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Presenting the 2014 Rising Voices Amazonia Grantees 16.9.2014 Global Voices
Rising Voices welcomes seven new grantees from the latest microgrant competition for citizen media outreach projects in Amazonian communities.
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Four Ways Industrial Ag Is Destroying the Soil - and Your Health 14.9.2014 Truthout.com
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Indigenous Peoples Seek Presence in Post-2015 Development Agenda 13.9.2014 Truthout - All Articles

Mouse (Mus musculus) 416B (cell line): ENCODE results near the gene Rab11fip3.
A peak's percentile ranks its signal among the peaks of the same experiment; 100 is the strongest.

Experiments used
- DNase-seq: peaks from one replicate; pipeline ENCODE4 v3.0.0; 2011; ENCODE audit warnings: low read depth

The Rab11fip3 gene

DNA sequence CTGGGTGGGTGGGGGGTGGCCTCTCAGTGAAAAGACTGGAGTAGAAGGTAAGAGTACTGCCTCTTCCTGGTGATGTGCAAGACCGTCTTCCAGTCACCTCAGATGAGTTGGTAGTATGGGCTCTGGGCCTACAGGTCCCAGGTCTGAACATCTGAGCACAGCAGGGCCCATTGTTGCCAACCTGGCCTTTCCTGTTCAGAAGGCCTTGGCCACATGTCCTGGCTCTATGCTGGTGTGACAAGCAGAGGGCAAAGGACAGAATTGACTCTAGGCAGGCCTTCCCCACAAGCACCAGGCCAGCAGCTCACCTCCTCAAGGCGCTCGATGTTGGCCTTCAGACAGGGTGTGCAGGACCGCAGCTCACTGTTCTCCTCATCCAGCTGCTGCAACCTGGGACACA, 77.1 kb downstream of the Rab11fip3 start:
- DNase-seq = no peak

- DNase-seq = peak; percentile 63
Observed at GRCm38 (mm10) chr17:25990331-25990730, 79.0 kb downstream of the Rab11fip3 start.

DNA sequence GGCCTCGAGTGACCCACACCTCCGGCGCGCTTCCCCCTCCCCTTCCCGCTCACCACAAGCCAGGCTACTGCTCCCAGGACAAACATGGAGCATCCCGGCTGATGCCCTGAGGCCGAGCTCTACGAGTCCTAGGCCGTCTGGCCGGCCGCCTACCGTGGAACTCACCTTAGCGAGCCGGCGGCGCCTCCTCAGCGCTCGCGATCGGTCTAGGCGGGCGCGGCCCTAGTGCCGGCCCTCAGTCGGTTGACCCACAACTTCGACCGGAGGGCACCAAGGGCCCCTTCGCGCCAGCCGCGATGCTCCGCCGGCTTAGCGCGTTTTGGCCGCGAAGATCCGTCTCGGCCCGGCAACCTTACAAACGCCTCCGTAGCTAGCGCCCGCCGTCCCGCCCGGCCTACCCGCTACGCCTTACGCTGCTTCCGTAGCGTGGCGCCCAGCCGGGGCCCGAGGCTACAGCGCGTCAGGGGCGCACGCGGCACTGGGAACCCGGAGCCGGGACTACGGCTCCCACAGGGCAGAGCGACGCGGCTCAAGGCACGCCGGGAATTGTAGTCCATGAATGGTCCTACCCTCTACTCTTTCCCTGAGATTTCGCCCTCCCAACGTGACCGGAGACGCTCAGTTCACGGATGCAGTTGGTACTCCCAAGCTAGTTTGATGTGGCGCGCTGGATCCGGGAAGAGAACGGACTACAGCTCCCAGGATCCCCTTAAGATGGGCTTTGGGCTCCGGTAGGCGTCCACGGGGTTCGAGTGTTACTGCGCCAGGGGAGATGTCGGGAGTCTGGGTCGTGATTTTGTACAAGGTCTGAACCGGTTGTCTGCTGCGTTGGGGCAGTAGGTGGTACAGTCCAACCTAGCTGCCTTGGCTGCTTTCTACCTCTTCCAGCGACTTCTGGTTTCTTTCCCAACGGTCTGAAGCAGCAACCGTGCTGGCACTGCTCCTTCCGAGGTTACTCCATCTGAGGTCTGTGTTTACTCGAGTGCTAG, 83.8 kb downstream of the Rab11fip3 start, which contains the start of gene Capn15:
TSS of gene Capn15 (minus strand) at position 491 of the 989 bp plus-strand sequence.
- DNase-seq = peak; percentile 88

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Large number of salmon return to Columbia River 13.9.2014 AP Washington
PORTLAND, Ore. (AP) -- Hundreds of thousands of salmon are making their way from the ocean up the Columbia River this month, a windfall for salmon eaters, and for tribal and recreational fishermen in the Pacific Northwest....
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Foodies, Feds and Factory Farms: Why We Need Vegans Now More Than Ever 12.9.2014 Truthout - All Articles
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Louisiana's St. Tammany Parish Comes One Step Closer to Fracking 10.9.2014 Truthout - All Articles